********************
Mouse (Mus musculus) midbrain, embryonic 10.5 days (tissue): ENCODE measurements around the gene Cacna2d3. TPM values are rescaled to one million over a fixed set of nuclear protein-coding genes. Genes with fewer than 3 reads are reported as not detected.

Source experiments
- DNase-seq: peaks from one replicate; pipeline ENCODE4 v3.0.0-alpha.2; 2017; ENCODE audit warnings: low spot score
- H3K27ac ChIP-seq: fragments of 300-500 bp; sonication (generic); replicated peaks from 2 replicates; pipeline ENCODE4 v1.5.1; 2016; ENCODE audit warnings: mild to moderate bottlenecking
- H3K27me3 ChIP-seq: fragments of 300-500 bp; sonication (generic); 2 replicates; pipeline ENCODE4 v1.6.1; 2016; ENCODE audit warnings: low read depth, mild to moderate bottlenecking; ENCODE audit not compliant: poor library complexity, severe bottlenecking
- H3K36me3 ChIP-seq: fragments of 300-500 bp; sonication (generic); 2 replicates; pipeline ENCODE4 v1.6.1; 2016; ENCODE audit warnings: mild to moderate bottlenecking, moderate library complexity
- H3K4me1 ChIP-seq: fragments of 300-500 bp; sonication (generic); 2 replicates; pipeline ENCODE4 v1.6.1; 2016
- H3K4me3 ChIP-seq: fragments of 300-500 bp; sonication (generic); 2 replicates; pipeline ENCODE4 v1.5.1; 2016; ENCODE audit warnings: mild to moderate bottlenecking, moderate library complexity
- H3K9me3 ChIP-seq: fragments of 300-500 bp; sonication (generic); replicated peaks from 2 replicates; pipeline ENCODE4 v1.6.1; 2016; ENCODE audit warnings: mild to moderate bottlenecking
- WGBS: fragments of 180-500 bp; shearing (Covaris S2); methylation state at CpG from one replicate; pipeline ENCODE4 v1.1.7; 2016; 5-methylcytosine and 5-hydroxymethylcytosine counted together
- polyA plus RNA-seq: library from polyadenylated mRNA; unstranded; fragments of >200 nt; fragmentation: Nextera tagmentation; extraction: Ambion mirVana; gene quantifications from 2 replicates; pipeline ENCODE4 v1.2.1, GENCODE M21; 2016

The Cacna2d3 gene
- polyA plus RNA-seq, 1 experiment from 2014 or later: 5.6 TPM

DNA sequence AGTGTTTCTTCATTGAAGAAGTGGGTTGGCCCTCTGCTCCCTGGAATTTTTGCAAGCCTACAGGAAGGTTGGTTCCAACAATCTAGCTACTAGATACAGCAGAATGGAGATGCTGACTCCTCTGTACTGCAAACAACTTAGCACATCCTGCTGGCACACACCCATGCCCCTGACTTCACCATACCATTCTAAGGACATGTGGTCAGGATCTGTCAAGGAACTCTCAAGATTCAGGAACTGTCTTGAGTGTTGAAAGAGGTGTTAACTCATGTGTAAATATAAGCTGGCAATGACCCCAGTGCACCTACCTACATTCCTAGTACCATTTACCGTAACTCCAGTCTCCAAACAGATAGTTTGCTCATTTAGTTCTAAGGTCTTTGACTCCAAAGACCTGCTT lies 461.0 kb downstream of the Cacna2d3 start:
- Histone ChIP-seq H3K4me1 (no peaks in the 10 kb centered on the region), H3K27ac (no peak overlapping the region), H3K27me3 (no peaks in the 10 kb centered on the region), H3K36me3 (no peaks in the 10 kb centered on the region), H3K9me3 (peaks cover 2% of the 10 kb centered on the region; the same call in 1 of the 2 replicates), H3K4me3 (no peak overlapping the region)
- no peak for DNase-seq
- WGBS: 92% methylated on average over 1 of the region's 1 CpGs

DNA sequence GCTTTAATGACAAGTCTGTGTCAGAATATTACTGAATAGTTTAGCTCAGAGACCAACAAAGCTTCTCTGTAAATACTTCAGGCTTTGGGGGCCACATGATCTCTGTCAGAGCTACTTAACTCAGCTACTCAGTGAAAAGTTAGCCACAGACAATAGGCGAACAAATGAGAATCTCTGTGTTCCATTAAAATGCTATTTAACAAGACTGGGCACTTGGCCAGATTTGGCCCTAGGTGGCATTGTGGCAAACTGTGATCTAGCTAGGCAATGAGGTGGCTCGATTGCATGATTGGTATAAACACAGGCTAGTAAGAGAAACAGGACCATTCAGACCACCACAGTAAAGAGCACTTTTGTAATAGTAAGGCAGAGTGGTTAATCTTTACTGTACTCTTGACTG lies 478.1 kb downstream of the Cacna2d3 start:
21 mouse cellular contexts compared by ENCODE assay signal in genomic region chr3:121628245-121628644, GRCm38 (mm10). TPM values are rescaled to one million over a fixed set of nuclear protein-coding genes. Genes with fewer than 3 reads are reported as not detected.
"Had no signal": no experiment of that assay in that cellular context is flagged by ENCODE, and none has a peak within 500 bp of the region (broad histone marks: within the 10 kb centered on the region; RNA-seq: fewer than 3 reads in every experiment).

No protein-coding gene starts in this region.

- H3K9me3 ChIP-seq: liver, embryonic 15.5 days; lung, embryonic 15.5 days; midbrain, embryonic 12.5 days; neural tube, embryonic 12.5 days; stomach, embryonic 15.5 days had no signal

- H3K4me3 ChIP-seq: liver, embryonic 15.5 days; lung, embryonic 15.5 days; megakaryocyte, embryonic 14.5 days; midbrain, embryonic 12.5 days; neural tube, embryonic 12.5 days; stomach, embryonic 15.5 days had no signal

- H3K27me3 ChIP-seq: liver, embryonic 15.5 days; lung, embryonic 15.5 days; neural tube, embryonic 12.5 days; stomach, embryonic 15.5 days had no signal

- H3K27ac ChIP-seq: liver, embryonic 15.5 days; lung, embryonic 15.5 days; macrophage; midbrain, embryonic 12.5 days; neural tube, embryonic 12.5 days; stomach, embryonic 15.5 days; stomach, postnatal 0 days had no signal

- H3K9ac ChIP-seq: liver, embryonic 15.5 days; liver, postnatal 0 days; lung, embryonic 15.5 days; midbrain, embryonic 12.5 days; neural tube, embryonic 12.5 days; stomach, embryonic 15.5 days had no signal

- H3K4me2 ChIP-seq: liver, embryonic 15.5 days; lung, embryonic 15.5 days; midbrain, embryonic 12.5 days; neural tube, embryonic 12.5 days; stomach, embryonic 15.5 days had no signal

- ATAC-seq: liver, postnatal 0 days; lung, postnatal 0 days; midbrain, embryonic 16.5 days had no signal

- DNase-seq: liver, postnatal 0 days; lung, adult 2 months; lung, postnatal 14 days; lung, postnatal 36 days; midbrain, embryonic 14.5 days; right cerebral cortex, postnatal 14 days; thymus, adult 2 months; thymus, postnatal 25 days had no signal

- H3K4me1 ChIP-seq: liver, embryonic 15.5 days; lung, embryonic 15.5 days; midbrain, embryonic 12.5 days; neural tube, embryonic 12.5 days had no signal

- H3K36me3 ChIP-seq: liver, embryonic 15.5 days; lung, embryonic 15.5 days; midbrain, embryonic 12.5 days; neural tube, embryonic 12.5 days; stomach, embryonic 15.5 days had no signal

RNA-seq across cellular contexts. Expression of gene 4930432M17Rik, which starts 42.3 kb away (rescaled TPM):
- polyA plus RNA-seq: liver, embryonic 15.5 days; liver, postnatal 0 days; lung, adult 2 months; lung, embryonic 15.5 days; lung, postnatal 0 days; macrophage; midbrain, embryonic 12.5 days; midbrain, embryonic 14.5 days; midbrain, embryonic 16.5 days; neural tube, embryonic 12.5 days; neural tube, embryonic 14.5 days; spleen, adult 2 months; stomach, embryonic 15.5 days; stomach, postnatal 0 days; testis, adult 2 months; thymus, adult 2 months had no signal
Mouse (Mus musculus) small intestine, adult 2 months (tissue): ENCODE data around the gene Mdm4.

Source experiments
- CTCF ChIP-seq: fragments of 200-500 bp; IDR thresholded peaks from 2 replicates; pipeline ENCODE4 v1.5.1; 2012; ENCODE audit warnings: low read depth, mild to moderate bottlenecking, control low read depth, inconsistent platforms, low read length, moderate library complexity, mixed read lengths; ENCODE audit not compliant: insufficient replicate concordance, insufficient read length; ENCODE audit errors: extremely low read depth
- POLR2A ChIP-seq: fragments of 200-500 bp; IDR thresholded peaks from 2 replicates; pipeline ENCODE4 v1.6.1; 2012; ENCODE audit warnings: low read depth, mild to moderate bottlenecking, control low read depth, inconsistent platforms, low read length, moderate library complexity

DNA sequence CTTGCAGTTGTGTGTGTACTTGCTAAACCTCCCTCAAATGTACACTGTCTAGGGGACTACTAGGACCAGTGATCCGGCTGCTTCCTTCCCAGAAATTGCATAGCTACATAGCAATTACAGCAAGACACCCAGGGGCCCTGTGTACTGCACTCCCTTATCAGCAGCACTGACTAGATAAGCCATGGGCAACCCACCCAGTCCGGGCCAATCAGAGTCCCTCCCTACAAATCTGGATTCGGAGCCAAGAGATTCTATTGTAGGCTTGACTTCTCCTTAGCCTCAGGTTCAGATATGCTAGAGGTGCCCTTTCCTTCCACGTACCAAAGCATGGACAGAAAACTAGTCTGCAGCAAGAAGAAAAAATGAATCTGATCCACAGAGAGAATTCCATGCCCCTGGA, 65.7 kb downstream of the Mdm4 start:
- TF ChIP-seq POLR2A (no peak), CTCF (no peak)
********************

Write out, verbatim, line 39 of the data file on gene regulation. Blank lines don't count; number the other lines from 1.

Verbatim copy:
- TF ChIP-seq POLR2A (no peak), CTCF (no peak)